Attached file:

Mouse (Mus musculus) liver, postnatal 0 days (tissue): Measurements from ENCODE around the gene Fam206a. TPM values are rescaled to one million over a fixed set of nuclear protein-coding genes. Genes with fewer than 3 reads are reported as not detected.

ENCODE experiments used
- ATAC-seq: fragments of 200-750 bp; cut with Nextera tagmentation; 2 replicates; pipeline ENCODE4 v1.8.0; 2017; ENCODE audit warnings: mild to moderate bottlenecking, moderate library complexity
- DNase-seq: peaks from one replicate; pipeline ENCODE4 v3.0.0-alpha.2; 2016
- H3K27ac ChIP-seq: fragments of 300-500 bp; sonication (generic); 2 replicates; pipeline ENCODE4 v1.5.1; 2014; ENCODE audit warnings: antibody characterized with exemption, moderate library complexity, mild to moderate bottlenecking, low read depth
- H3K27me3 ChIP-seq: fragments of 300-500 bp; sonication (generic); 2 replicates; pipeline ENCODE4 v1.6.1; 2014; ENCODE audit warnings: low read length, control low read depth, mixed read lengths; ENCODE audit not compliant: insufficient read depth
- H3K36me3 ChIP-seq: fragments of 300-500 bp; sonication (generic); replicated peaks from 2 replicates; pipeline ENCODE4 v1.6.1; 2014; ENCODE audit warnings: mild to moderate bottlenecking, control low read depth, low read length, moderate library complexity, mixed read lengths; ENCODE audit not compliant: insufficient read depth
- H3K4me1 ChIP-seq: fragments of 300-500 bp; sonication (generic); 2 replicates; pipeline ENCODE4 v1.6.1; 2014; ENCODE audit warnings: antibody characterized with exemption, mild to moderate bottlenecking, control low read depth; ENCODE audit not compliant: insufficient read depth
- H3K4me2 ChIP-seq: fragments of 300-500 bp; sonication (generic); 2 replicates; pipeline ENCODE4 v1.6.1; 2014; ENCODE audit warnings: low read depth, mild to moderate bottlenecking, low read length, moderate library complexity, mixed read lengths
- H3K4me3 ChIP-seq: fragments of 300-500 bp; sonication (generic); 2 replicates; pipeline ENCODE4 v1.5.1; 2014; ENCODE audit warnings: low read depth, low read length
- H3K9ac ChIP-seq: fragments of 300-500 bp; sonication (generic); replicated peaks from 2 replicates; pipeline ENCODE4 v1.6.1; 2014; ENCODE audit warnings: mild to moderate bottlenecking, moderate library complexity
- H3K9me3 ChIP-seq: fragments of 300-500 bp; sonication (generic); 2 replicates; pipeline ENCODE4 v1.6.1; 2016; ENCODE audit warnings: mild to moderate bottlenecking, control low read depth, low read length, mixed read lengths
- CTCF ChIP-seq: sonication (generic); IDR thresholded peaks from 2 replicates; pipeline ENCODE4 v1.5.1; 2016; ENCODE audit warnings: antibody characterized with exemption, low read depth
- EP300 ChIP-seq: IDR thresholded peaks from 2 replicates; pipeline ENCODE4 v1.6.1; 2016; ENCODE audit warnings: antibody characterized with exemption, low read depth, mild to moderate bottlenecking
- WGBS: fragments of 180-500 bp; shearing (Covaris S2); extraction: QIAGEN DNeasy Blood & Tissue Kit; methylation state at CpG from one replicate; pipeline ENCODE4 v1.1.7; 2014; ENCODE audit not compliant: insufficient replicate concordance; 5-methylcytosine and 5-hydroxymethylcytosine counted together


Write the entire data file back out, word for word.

Mouse (Mus musculus) liver, postnatal 0 days (tissue): Measurements from ENCODE around the gene Fam206a. TPM values are rescaled to one million over a fixed set of nuclear protein-coding genes. Genes with fewer than 3 reads are reported as not detected.

ENCODE experiments used
- ATAC-seq: fragments of 200-750 bp; cut with Nextera tagmentation; 2 replicates; pipeline ENCODE4 v1.8.0; 2017; ENCODE audit warnings: mild to moderate bottlenecking, moderate library complexity
- DNase-seq: peaks from one replicate; pipeline ENCODE4 v3.0.0-alpha.2; 2016
- H3K27ac ChIP-seq: fragments of 300-500 bp; sonication (generic); 2 replicates; pipeline ENCODE4 v1.5.1; 2014; ENCODE audit warnings: antibody characterized with exemption, moderate library complexity, mild to moderate bottlenecking, low read depth
- H3K27me3 ChIP-seq: fragments of 300-500 bp; sonication (generic); 2 replicates; pipeline ENCODE4 v1.6.1; 2014; ENCODE audit warnings: low read length, control low read depth, mixed read lengths; ENCODE audit not compliant: insufficient read depth
- H3K36me3 ChIP-seq: fragments of 300-500 bp; sonication (generic); replicated peaks from 2 replicates; pipeline ENCODE4 v1.6.1; 2014; ENCODE audit warnings: mild to moderate bottlenecking, control low read depth, low read length, moderate library complexity, mixed read lengths; ENCODE audit not compliant: insufficient read depth
- H3K4me1 ChIP-seq: fragments of 300-500 bp; sonication (generic); 2 replicates; pipeline ENCODE4 v1.6.1; 2014; ENCODE audit warnings: antibody characterized with exemption, mild to moderate bottlenecking, control low read depth; ENCODE audit not compliant: insufficient read depth
- H3K4me2 ChIP-seq: fragments of 300-500 bp; sonication (generic); 2 replicates; pipeline ENCODE4 v1.6.1; 2014; ENCODE audit warnings: low read depth, mild to moderate bottlenecking, low read length, moderate library complexity, mixed read lengths
- H3K4me3 ChIP-seq: fragments of 300-500 bp; sonication (generic); 2 replicates; pipeline ENCODE4 v1.5.1; 2014; ENCODE audit warnings: low read depth, low read length
- H3K9ac ChIP-seq: fragments of 300-500 bp; sonication (generic); replicated peaks from 2 replicates; pipeline ENCODE4 v1.6.1; 2014; ENCODE audit warnings: mild to moderate bottlenecking, moderate library complexity
- H3K9me3 ChIP-seq: fragments of 300-500 bp; sonication (generic); 2 replicates; pipeline ENCODE4 v1.6.1; 2016; ENCODE audit warnings: mild to moderate bottlenecking, control low read depth, low read length, mixed read lengths
- CTCF ChIP-seq: sonication (generic); IDR thresholded peaks from 2 replicates; pipeline ENCODE4 v1.5.1; 2016; ENCODE audit warnings: antibody characterized with exemption, low read depth
- EP300 ChIP-seq: IDR thresholded peaks from 2 replicates; pipeline ENCODE4 v1.6.1; 2016; ENCODE audit warnings: antibody characterized with exemption, low read depth, mild to moderate bottlenecking
- WGBS: fragments of 180-500 bp; shearing (Covaris S2); extraction: QIAGEN DNeasy Blood & Tissue Kit; methylation state at CpG from one replicate; pipeline ENCODE4 v1.1.7; 2014; ENCODE audit not compliant: insufficient replicate concordance; 5-methylcytosine and 5-hydroxymethylcytosine counted together